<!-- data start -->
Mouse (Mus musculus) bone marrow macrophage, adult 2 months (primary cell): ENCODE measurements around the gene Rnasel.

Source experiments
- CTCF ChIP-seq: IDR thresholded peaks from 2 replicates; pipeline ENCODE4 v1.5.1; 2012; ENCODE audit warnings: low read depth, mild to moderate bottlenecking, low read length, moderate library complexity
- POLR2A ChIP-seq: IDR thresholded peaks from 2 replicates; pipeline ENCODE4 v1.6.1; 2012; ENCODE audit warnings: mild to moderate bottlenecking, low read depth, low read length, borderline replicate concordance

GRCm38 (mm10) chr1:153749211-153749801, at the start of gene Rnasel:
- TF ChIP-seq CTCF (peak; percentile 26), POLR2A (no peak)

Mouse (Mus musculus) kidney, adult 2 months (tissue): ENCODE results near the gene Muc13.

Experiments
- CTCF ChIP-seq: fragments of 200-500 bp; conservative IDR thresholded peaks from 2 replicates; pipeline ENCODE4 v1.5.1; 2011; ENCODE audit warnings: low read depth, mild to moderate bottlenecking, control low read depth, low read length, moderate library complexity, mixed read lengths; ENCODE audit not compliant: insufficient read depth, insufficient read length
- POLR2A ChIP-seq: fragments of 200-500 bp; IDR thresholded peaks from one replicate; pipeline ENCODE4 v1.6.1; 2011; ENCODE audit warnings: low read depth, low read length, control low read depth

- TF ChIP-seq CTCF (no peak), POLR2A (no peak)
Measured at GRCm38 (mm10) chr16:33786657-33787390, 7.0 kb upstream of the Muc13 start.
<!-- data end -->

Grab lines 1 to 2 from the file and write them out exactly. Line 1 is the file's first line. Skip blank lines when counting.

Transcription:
Mouse (Mus musculus) bone marrow macrophage, adult 2 months (primary cell): ENCODE measurements around the gene Rnasel.

Source experiments